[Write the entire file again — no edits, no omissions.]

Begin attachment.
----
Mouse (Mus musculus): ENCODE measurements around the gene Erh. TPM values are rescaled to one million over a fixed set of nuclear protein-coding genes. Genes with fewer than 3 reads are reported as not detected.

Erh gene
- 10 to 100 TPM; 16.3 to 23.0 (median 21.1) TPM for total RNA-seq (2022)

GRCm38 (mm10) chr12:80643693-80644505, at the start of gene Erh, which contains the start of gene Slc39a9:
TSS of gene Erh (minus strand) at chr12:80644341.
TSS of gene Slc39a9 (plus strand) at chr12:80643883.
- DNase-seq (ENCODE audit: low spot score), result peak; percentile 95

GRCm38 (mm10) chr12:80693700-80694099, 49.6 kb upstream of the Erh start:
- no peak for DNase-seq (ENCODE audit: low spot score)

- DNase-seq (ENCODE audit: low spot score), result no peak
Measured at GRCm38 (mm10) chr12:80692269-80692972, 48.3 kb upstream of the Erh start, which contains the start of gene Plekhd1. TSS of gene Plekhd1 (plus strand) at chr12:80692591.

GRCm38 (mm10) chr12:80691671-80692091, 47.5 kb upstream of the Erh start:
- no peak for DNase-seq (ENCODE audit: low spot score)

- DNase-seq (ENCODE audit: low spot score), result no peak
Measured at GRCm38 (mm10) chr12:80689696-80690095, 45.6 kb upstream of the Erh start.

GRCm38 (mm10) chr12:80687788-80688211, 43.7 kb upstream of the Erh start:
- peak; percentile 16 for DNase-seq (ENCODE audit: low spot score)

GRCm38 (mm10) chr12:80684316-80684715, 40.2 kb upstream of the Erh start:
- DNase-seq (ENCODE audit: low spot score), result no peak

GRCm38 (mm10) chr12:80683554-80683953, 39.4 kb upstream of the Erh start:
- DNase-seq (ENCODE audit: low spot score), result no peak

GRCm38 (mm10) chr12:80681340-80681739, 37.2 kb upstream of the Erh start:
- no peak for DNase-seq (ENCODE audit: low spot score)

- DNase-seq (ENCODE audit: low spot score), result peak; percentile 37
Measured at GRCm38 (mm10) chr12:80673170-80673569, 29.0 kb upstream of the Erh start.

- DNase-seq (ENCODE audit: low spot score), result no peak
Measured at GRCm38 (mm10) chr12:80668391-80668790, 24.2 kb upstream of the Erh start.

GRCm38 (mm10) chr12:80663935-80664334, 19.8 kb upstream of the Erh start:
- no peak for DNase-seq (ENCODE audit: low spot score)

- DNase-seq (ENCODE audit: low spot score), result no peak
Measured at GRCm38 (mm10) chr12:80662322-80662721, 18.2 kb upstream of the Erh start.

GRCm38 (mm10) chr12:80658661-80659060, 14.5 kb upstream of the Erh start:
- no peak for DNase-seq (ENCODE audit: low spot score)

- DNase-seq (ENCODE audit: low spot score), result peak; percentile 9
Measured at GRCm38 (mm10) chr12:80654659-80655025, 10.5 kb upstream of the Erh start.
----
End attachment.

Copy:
Mouse (Mus musculus): ENCODE measurements around the gene Erh. TPM values are rescaled to one million over a fixed set of nuclear protein-coding genes. Genes with fewer than 3 reads are reported as not detected.

Erh gene
- 10 to 100 TPM; 16.3 to 23.0 (median 21.1) TPM for total RNA-seq (2022)

GRCm38 (mm10) chr12:80643693-80644505, at the start of gene Erh, which contains the start of gene Slc39a9:
TSS of gene Erh (minus strand) at chr12:80644341.
TSS of gene Slc39a9 (plus strand) at chr12:80643883.
- DNase-seq (ENCODE audit: low spot score), result peak; percentile 95

GRCm38 (mm10) chr12:80693700-80694099, 49.6 kb upstream of the Erh start:
- no peak for DNase-seq (ENCODE audit: low spot score)

- DNase-seq (ENCODE audit: low spot score), result no peak
Measured at GRCm38 (mm10) chr12:80692269-80692972, 48.3 kb upstream of the Erh start, which contains the start of gene Plekhd1. TSS of gene Plekhd1 (plus strand) at chr12:80692591.

GRCm38 (mm10) chr12:80691671-80692091, 47.5 kb upstream of the Erh start:
- no peak for DNase-seq (ENCODE audit: low spot score)

- DNase-seq (ENCODE audit: low spot score), result no peak
Measured at GRCm38 (mm10) chr12:80689696-80690095, 45.6 kb upstream of the Erh start.

GRCm38 (mm10) chr12:80687788-80688211, 43.7 kb upstream of the Erh start:
- peak; percentile 16 for DNase-seq (ENCODE audit: low spot score)

GRCm38 (mm10) chr12:80684316-80684715, 40.2 kb upstream of the Erh start:
- DNase-seq (ENCODE audit: low spot score), result no peak

GRCm38 (mm10) chr12:80683554-80683953, 39.4 kb upstream of the Erh start:
- DNase-seq (ENCODE audit: low spot score), result no peak

GRCm38 (mm10) chr12:80681340-80681739, 37.2 kb upstream of the Erh start:
- no peak for DNase-seq (ENCODE audit: low spot score)

- DNase-seq (ENCODE audit: low spot score), result peak; percentile 37
Measured at GRCm38 (mm10) chr12:80673170-80673569, 29.0 kb upstream of the Erh start.

- DNase-seq (ENCODE audit: low spot score), result no peak
Measured at GRCm38 (mm10) chr12:80668391-80668790, 24.2 kb upstream of the Erh start.

GRCm38 (mm10) chr12:80663935-80664334, 19.8 kb upstream of the Erh start:
- no peak for DNase-seq (ENCODE audit: low spot score)

- DNase-seq (ENCODE audit: low spot score), result no peak
Measured at GRCm38 (mm10) chr12:80662322-80662721, 18.2 kb upstream of the Erh start.

GRCm38 (mm10) chr12:80658661-80659060, 14.5 kb upstream of the Erh start:
- no peak for DNase-seq (ENCODE audit: low spot score)

- DNase-seq (ENCODE audit: low spot score), result peak; percentile 9
Measured at GRCm38 (mm10) chr12:80654659-80655025, 10.5 kb upstream of the Erh start.